How long do you need to live in a home for buying (vs. renting) to make sense? You will be surprised.

How long do you need to live in a home for buying (vs. renting) to make sense? You will be surprised.

It’s more expensive now than ever to buy (and rent) property in New York City, but new and surprising analysis shows that owning is worth it in most neighborhoods after a rather short amount of time. StreetEasy has evaluated the tipping point, or the median number of years it would take for the costs of renting a home to equal or exceed the costs of owning a comparable home in the same area, for 300 neighborhoods throughout the city, and found that in 59 percent of them it becomes financially advantageous for New Yorkers to buy rather than rent if they plan on staying put for five years.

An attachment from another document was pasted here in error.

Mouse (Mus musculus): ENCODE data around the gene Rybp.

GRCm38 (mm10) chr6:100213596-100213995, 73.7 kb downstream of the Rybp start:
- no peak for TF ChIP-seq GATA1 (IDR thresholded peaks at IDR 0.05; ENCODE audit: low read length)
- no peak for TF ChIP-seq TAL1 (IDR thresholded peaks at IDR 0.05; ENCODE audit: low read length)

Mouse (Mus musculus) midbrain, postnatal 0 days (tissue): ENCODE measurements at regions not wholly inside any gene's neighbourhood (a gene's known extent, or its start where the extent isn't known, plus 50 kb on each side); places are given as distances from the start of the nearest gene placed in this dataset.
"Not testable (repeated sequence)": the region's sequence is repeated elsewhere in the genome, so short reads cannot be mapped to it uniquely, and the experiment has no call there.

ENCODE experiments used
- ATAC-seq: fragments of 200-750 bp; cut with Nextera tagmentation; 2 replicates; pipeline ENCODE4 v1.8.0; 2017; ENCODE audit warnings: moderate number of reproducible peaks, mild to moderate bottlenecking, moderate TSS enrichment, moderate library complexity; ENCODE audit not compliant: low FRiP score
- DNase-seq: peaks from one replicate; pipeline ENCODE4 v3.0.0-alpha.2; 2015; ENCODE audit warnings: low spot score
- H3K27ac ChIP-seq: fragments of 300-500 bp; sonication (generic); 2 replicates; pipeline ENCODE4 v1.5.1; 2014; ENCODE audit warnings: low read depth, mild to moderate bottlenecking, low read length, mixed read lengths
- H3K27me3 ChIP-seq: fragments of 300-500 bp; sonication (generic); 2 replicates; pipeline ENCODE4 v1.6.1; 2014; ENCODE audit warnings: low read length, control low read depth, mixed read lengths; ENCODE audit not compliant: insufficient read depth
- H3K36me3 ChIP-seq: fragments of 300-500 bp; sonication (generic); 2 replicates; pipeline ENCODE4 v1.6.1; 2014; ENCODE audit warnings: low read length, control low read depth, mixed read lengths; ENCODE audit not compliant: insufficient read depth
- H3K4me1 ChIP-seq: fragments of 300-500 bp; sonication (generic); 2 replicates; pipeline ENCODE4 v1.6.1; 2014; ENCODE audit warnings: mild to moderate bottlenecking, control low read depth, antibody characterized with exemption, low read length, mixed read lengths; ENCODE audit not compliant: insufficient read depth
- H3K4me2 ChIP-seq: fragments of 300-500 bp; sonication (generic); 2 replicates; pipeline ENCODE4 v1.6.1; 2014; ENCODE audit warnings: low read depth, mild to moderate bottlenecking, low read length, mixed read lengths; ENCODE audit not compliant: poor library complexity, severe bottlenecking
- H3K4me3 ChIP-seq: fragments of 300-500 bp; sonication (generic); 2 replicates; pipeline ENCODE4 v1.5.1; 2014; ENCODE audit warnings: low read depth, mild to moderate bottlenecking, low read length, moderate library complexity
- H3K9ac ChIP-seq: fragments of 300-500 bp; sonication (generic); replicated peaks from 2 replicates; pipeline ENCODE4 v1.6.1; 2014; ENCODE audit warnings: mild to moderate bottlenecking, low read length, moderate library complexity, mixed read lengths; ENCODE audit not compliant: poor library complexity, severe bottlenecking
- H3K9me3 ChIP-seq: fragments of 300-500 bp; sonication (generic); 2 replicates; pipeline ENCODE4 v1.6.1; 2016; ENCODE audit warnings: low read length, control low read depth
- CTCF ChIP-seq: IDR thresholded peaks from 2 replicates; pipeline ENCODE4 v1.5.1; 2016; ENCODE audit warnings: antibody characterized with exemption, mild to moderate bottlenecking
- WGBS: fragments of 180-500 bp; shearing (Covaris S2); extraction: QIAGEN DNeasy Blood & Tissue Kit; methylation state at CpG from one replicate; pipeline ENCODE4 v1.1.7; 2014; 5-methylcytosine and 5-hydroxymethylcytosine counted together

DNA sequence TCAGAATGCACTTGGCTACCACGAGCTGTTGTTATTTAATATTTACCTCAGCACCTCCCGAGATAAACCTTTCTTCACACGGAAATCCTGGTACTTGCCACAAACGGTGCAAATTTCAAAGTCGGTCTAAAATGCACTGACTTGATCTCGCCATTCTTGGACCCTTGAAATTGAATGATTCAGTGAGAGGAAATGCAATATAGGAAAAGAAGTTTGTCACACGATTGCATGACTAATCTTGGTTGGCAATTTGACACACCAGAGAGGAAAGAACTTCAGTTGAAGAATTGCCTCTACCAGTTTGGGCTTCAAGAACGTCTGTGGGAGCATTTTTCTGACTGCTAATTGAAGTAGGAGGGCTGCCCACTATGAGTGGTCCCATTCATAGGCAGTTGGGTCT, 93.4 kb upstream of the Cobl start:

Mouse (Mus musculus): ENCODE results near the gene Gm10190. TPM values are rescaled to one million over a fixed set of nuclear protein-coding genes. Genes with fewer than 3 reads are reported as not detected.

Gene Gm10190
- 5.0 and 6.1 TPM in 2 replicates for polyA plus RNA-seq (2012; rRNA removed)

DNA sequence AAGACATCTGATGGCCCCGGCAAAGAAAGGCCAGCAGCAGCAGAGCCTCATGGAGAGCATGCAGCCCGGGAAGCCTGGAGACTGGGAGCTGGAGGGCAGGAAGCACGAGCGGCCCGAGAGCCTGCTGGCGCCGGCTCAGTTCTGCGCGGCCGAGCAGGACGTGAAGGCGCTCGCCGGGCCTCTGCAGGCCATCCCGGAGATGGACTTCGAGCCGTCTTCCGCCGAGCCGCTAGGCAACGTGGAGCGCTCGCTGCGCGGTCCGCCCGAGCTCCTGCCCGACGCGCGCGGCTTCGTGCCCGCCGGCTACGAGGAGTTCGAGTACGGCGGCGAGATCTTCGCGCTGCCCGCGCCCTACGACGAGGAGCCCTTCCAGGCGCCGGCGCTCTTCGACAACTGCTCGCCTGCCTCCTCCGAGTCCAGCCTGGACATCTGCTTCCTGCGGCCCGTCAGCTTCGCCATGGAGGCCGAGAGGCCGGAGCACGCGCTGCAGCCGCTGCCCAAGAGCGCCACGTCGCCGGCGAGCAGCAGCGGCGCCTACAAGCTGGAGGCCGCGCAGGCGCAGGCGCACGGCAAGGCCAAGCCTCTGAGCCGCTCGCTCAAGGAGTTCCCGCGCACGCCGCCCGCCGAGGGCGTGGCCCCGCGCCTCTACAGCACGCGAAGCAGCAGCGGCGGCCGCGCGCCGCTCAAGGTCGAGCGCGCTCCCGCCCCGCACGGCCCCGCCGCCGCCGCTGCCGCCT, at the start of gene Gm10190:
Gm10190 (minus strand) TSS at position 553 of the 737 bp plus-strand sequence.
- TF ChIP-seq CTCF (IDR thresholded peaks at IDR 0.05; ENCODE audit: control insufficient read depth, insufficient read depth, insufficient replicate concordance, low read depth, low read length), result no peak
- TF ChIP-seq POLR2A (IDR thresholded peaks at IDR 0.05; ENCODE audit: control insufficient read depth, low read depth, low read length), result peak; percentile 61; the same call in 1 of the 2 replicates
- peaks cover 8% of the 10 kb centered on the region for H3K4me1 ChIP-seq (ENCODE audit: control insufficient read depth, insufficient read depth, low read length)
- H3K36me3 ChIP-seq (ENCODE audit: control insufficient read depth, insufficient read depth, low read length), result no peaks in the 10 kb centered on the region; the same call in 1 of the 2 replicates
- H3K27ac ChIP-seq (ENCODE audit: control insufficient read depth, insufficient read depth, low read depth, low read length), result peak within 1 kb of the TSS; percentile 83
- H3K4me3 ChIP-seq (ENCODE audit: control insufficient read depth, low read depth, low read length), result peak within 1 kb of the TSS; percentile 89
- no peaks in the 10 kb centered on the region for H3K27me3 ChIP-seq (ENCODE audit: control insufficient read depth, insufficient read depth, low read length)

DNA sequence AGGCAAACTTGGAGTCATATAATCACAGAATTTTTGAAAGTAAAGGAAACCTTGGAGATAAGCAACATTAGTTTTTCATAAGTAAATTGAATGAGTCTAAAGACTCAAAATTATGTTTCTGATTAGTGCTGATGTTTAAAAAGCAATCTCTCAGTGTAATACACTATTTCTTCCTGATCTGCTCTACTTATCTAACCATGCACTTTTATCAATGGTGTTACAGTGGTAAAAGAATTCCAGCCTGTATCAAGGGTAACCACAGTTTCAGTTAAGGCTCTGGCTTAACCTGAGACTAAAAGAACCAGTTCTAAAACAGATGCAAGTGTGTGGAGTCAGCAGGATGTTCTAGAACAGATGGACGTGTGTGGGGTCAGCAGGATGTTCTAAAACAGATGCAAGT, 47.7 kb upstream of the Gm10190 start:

In Manhattan, that number balloons to 7.4 years owing in part to neighborhoods like Carnegie Hill, Little Italy, Nolita, and Soho where it takes a whopping 31 years for that metric to tip in favor of the buyer, owing to high rents and sales prices and high median down payments. But in West Harlem, that number becomes a mere 1.2 years, which is amongst the lowest of any neighborhood throughout New York City. It’s joined by Roosevelt Island, where it takes 1.4 years for that metric to tip in favor of the buyer.

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